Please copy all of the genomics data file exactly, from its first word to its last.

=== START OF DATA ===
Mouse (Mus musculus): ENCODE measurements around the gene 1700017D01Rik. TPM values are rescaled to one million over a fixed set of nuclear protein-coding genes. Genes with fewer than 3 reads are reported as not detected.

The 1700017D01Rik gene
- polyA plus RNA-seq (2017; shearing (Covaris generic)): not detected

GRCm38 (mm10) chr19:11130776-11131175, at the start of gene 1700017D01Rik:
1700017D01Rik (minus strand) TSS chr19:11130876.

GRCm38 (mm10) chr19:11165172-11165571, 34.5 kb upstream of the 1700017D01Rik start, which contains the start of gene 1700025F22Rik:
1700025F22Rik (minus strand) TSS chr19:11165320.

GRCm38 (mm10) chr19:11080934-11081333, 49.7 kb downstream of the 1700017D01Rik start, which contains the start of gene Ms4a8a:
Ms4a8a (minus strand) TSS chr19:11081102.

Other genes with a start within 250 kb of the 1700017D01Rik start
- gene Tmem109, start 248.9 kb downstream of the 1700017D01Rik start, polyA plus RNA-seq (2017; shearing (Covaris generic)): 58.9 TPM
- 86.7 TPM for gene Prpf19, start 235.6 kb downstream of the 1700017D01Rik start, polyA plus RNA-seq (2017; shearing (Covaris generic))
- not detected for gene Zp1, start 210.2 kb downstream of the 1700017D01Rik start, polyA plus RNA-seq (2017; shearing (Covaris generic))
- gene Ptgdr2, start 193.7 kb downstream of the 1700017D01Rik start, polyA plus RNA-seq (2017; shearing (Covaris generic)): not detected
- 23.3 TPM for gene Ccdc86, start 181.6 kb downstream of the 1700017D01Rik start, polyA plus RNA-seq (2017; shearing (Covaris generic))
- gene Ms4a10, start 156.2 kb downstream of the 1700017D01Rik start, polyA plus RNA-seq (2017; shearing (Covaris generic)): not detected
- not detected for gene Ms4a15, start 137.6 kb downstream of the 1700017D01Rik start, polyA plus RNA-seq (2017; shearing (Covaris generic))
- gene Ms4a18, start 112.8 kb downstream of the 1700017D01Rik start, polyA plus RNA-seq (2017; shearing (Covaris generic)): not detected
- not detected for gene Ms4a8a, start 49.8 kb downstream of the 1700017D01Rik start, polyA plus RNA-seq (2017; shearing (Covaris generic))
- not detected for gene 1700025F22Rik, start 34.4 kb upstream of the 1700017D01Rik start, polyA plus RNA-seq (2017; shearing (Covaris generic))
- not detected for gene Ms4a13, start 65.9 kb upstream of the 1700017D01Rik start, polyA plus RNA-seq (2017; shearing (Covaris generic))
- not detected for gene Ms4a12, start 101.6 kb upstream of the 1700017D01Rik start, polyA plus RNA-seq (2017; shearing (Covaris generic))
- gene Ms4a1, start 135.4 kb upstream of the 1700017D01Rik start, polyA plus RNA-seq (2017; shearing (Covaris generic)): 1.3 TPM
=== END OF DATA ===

Mouse (Mus musculus): ENCODE measurements around the gene 1700017D01Rik. TPM values are rescaled to one million over a fixed set of nuclear protein-coding genes. Genes with fewer than 3 reads are reported as not detected.

The 1700017D01Rik gene
- polyA plus RNA-seq (2017; shearing (Covaris generic)): not detected

GRCm38 (mm10) chr19:11130776-11131175, at the start of gene 1700017D01Rik:
1700017D01Rik (minus strand) TSS chr19:11130876.

GRCm38 (mm10) chr19:11165172-11165571, 34.5 kb upstream of the 1700017D01Rik start, which contains the start of gene 1700025F22Rik:
1700025F22Rik (minus strand) TSS chr19:11165320.

GRCm38 (mm10) chr19:11080934-11081333, 49.7 kb downstream of the 1700017D01Rik start, which contains the start of gene Ms4a8a:
Ms4a8a (minus strand) TSS chr19:11081102.

Other genes with a start within 250 kb of the 1700017D01Rik start
- gene Tmem109, start 248.9 kb downstream of the 1700017D01Rik start, polyA plus RNA-seq (2017; shearing (Covaris generic)): 58.9 TPM
- 86.7 TPM for gene Prpf19, start 235.6 kb downstream of the 1700017D01Rik start, polyA plus RNA-seq (2017; shearing (Covaris generic))
- not detected for gene Zp1, start 210.2 kb downstream of the 1700017D01Rik start, polyA plus RNA-seq (2017; shearing (Covaris generic))
- gene Ptgdr2, start 193.7 kb downstream of the 1700017D01Rik start, polyA plus RNA-seq (2017; shearing (Covaris generic)): not detected
- 23.3 TPM for gene Ccdc86, start 181.6 kb downstream of the 1700017D01Rik start, polyA plus RNA-seq (2017; shearing (Covaris generic))
- gene Ms4a10, start 156.2 kb downstream of the 1700017D01Rik start, polyA plus RNA-seq (2017; shearing (Covaris generic)): not detected
- not detected for gene Ms4a15, start 137.6 kb downstream of the 1700017D01Rik start, polyA plus RNA-seq (2017; shearing (Covaris generic))
- gene Ms4a18, start 112.8 kb downstream of the 1700017D01Rik start, polyA plus RNA-seq (2017; shearing (Covaris generic)): not detected
- not detected for gene Ms4a8a, start 49.8 kb downstream of the 1700017D01Rik start, polyA plus RNA-seq (2017; shearing (Covaris generic))
- not detected for gene 1700025F22Rik, start 34.4 kb upstream of the 1700017D01Rik start, polyA plus RNA-seq (2017; shearing (Covaris generic))
- not detected for gene Ms4a13, start 65.9 kb upstream of the 1700017D01Rik start, polyA plus RNA-seq (2017; shearing (Covaris generic))
- not detected for gene Ms4a12, start 101.6 kb upstream of the 1700017D01Rik start, polyA plus RNA-seq (2017; shearing (Covaris generic))
- gene Ms4a1, start 135.4 kb upstream of the 1700017D01Rik start, polyA plus RNA-seq (2017; shearing (Covaris generic)): 1.3 TPM